9 takes place in a post-apocalyptic world where mankind has been fallen victim to its own inventions and has been wiped out by machines. Into this world awakes 9 a stitchpunk (rag-doll) created by a now dead scientist. He ventures out to explore this strange new world and encounters a small community of others like him. These others are taking refuge from fearsome, hostile machines who are heel-bent on wiping them out. Despite being the newcomer, 9 convinces the others that hiding will do them no good and that they must discover why the machines seek to destroy them.
This is the feature length debut for director Shane Acker, expanding on his award-winning short which was also titled 9. Wanted director Timur Bekmambetov and The Nightmare Before Christmas creator Tim Burton are on-hand in producing roles to offer guidance and assistance. The voice cast is superb: Elijah Wood as the hero 9, Fred Tatasciore as the enforcer 8, Jennifer Connelly as the brave warrior (and only female) 7, Crispin Glover as the visionary 6, John C. Reilly as the fixer 5, Martin Landau as the inventor/explorer 2 and Christopher Plummer as 1, the self-declared leader of the group. The stitchpunks 3 and 4, who are twins, don’t talk but instead catalogue everything they can see and find.
Visually this movie is quite possibly the greatest computer-generated animation ever seen. It sparkles and glistens and looks just oh-so-good. The needlework of the stitchpunks is sublime while the rustiness of the machines and depressive feel of the surroundings is wonderfully counter-balanced by the sheer pace of the action sequences. And by golly does the action move! The whole film feels like one continuous action sequence, reminiscent of Run Lola Run in a way, and will live you gasping for breath by the end of it. There are some genuinely frightening scenes in there too, so be mindful if you’re bringing the kids or are frail of heart.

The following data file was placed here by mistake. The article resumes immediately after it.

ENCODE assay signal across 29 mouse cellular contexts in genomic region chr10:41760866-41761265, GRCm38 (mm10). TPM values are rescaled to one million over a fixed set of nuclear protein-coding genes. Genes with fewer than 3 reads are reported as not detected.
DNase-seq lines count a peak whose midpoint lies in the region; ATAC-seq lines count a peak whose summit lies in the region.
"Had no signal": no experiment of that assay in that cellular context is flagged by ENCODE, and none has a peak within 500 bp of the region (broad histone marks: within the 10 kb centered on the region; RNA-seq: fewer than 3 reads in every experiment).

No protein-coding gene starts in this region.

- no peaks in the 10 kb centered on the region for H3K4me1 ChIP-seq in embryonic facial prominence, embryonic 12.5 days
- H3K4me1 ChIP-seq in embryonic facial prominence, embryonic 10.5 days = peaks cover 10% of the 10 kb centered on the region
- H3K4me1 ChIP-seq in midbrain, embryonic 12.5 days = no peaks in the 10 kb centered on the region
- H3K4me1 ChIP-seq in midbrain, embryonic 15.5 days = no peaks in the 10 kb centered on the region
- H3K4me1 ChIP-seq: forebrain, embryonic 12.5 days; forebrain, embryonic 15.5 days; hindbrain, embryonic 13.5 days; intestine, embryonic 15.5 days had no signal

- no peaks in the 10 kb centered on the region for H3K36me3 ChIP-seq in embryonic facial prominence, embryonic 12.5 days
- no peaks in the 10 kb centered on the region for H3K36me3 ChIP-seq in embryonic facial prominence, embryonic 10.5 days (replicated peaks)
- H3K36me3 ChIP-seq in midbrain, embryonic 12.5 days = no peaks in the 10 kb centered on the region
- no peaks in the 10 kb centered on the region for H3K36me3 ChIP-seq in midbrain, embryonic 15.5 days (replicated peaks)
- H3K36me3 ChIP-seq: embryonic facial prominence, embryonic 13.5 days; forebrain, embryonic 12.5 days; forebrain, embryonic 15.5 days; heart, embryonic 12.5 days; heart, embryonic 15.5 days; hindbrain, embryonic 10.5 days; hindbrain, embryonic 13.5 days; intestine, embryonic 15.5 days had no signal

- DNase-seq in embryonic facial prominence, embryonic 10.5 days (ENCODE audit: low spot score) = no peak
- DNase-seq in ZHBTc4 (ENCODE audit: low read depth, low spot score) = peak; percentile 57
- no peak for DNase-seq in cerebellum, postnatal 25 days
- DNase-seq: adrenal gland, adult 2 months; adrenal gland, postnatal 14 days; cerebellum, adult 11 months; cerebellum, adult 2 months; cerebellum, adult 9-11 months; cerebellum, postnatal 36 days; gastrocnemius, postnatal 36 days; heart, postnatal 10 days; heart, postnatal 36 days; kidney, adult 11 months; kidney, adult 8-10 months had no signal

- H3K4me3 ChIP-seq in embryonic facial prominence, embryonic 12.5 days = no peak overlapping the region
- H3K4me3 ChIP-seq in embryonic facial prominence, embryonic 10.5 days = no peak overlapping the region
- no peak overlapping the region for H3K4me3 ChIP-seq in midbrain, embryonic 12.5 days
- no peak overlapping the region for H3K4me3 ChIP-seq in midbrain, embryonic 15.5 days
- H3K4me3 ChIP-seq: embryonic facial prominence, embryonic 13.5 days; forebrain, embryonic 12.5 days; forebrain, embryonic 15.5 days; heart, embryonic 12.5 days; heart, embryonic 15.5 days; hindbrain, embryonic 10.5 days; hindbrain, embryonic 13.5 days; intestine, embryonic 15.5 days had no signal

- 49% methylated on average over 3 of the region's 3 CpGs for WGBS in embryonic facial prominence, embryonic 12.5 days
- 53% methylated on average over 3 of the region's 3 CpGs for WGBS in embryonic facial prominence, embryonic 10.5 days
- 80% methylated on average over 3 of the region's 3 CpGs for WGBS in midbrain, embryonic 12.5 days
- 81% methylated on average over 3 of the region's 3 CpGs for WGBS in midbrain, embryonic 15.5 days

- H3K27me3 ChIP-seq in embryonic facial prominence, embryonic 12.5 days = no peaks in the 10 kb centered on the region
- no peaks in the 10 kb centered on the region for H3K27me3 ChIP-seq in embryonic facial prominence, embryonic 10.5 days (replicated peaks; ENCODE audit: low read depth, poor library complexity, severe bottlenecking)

As I stated in my recent review of Disney/Pixar’s UP, what makes truly great movies great is all in the story. Unfortunately this is the biggest single fault with this particular movie. The narrative is sadly lacking and there is no cohesive plot to follow. However the sheer frantic, fast-paced nature of the film coupled with the sublime visuals ensures that this flaw does not detract from the overall enjoyment of the film.
h3 style=”text-align: center;”>Originally Published on Culch.ie